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Amid the fear, chaos and spread of data breaches in healthcare triggered by cybercriminals, there are strong signs of progress in health IT cybersecurity, according to cybersecurity experts.
While healthcare has long underfunded IT security compared to industries like finance and manufacturing, that trend is changing dramatically, said information security and privacy expert Larry Ponemon, chairman and founder of the Ponemon Institute in Traverse City, Mich. "We're starting to see [security] budget levels in healthcare as a percentage of the total IT budget, numbers that are projected to almost double next year," Ponemon said. "A lot of the organizations that were woefully unprepared for this are going to be spending some serious resources."
For 2017, financial services companies are increasing their cybersecurity outlays by 4% or 5%, but healthcare organizations are on a pace to double that, with IT security budget increases expected to top 10%, Ponemon said. "For healthcare, 2017 is the year of catchup," he added.
2016's harsh cyber-reality
The past year served as a wake-up call for hospitals. More than 15 million people's protected health information (PHI) records were compromised in data breaches in healthcare last year, according to a database of reported health data breaches maintained by the Office for Civil Rights (OCR).
While the total number of reported breaches through mid-December 2016 -- not including major ransomware incidents -- rose modestly from 2015, hacking incidents spiked 63% from 57 to 93. Unauthorized access and disclosure incidents, apparently by organization insiders, also saw a significant jump, from 101 to 119. However, thefts and losses of stored data went down, perhaps indicating some progress by providers in combatting data breaches in healthcare. However, untold numbers of cyberincidents go unreported or are reported several years after they occur, so the OCR database only provides a partial view of the data breaches in healthcare.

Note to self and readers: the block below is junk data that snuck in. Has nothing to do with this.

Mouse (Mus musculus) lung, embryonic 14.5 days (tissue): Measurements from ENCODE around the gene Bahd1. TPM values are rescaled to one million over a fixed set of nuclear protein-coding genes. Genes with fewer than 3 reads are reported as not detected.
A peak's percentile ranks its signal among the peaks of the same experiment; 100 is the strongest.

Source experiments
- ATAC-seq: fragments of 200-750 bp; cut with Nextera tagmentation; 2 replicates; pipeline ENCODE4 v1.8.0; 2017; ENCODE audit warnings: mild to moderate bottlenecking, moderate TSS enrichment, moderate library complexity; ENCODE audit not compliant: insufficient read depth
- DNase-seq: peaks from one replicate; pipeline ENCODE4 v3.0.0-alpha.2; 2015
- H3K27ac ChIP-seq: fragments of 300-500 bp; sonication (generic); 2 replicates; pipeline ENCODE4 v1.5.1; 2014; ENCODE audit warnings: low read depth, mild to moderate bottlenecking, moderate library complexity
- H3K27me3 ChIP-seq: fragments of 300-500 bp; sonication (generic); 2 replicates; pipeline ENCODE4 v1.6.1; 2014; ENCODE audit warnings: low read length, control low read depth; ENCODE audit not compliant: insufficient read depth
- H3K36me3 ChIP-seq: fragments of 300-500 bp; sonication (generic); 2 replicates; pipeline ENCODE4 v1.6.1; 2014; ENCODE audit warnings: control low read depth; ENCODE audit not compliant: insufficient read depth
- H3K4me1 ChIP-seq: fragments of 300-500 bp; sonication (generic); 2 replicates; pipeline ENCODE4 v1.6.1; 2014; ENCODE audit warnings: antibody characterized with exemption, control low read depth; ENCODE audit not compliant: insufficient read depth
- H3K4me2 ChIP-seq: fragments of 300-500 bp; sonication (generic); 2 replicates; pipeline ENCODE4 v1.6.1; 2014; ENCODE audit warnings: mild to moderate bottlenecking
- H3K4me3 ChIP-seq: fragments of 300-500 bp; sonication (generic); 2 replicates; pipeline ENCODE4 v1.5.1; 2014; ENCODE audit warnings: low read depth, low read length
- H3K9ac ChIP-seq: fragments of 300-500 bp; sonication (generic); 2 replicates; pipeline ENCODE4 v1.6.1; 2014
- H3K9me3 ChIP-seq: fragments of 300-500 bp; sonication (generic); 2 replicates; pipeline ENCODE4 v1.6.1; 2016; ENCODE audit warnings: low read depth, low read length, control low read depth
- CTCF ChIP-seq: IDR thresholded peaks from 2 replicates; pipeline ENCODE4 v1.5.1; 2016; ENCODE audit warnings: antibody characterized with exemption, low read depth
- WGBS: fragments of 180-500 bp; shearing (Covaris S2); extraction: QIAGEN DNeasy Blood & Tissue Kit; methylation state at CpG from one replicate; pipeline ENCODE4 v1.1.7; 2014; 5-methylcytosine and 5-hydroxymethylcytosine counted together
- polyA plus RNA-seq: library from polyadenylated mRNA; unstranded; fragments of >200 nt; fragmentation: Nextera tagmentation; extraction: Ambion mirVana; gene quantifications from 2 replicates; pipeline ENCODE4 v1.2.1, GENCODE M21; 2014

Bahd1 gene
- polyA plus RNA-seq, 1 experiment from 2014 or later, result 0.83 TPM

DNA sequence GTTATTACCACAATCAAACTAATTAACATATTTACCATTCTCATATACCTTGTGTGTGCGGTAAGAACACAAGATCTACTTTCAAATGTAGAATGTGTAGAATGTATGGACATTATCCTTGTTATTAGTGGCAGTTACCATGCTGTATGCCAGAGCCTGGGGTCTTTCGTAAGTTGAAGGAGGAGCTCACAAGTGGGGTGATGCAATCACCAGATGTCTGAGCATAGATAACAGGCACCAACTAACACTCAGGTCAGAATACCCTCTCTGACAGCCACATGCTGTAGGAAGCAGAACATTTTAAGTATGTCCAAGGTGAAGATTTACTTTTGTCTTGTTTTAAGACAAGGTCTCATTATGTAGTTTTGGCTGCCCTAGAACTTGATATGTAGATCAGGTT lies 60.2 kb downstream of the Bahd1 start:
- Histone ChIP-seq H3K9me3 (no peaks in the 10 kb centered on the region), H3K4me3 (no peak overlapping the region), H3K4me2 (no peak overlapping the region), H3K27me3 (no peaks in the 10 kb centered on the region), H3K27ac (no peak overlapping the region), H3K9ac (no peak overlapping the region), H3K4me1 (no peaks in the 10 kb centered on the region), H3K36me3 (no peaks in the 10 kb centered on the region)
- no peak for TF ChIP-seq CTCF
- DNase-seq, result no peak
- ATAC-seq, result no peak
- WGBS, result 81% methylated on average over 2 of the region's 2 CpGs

Meanwhile, the data networks of at least a dozen hospitals and health clinics from Marin County, Calif., to Oxford, Miss. -- including high-profile healthcare systems in Hollywood and the Washington, D.C. area -- were partially or completely locked up by ransomware last year.
"To pick one thing that has really been causing the most grief for healthcare this last year, it is these ransomware attacks," said Rick Kam, president and co-founder of ID Experts, a cybersecurity consulting and technology firm in Portland, Ore.
Down and out for two days
The most notorious ransomware attack on a healthcare organization in 2016 occurred at Hollywood Presbyterian Medical Center in Los Angeles. The assault forced the 434-bed acute care hospital, which serves an affluent, celebrity-studded population, to turn to paper records or lose patients to other hospitals for two or three days after its computers were compromised. The hospital paid $17,000 in bitcoin to the cybercriminals to unlock its network.